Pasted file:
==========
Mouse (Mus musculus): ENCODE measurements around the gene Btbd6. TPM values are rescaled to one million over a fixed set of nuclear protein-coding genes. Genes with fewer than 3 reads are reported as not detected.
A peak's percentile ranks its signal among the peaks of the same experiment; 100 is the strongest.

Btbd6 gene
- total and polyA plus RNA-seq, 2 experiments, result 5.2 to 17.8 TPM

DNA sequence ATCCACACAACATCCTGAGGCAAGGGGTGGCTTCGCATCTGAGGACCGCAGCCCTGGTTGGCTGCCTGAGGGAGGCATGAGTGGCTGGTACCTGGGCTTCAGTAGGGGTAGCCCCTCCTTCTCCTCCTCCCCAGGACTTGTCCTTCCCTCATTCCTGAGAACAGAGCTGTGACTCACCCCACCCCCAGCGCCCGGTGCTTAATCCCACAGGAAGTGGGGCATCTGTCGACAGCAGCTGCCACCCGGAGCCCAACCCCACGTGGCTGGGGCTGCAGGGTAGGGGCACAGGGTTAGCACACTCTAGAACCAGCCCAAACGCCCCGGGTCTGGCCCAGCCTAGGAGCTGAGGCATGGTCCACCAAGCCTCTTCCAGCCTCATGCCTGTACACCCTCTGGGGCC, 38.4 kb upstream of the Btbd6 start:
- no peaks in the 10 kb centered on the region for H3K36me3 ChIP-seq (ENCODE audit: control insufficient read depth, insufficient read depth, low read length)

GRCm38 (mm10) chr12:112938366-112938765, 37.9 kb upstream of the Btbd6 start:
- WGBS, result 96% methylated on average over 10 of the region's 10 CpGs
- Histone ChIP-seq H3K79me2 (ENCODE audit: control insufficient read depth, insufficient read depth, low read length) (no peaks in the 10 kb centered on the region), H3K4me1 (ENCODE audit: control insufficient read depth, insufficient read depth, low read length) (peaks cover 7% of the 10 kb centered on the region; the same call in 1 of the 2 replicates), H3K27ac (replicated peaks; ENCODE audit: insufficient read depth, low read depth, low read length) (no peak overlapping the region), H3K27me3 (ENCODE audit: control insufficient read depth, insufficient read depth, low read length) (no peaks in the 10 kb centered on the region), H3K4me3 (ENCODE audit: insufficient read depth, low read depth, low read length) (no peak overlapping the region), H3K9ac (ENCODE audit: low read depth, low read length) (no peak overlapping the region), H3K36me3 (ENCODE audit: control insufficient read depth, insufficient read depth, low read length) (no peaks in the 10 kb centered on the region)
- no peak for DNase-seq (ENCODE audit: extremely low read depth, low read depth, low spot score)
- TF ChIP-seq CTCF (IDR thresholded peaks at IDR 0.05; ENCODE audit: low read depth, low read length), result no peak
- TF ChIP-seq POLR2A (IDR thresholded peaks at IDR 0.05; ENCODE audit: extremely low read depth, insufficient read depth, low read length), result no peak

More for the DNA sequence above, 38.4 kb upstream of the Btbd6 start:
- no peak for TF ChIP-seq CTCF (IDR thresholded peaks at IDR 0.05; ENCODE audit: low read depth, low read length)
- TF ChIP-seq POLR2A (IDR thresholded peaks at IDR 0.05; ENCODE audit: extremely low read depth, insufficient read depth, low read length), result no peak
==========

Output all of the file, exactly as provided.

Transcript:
Mouse (Mus musculus): ENCODE measurements around the gene Btbd6. TPM values are rescaled to one million over a fixed set of nuclear protein-coding genes. Genes with fewer than 3 reads are reported as not detected.
A peak's percentile ranks its signal among the peaks of the same experiment; 100 is the strongest.

Btbd6 gene
- total and polyA plus RNA-seq, 2 experiments, result 5.2 to 17.8 TPM

DNA sequence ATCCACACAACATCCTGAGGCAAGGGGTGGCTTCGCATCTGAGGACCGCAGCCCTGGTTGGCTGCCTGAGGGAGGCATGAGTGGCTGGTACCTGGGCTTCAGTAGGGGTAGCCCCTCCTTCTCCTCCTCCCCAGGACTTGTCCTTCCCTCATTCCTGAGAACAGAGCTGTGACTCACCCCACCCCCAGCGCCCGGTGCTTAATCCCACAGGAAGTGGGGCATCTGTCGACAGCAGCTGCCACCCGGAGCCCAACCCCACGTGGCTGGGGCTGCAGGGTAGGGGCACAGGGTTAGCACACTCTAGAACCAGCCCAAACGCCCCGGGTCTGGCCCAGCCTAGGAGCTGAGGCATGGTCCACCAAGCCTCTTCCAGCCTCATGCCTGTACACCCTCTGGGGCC, 38.4 kb upstream of the Btbd6 start:
- no peaks in the 10 kb centered on the region for H3K36me3 ChIP-seq (ENCODE audit: control insufficient read depth, insufficient read depth, low read length)

GRCm38 (mm10) chr12:112938366-112938765, 37.9 kb upstream of the Btbd6 start:
- WGBS, result 96% methylated on average over 10 of the region's 10 CpGs
- Histone ChIP-seq H3K79me2 (ENCODE audit: control insufficient read depth, insufficient read depth, low read length) (no peaks in the 10 kb centered on the region), H3K4me1 (ENCODE audit: control insufficient read depth, insufficient read depth, low read length) (peaks cover 7% of the 10 kb centered on the region; the same call in 1 of the 2 replicates), H3K27ac (replicated peaks; ENCODE audit: insufficient read depth, low read depth, low read length) (no peak overlapping the region), H3K27me3 (ENCODE audit: control insufficient read depth, insufficient read depth, low read length) (no peaks in the 10 kb centered on the region), H3K4me3 (ENCODE audit: insufficient read depth, low read depth, low read length) (no peak overlapping the region), H3K9ac (ENCODE audit: low read depth, low read length) (no peak overlapping the region), H3K36me3 (ENCODE audit: control insufficient read depth, insufficient read depth, low read length) (no peaks in the 10 kb centered on the region)
- no peak for DNase-seq (ENCODE audit: extremely low read depth, low read depth, low spot score)
- TF ChIP-seq CTCF (IDR thresholded peaks at IDR 0.05; ENCODE audit: low read depth, low read length), result no peak
- TF ChIP-seq POLR2A (IDR thresholded peaks at IDR 0.05; ENCODE audit: extremely low read depth, insufficient read depth, low read length), result no peak

More for the DNA sequence above, 38.4 kb upstream of the Btbd6 start:
- no peak for TF ChIP-seq CTCF (IDR thresholded peaks at IDR 0.05; ENCODE audit: low read depth, low read length)
- TF ChIP-seq POLR2A (IDR thresholded peaks at IDR 0.05; ENCODE audit: extremely low read depth, insufficient read depth, low read length), result no peak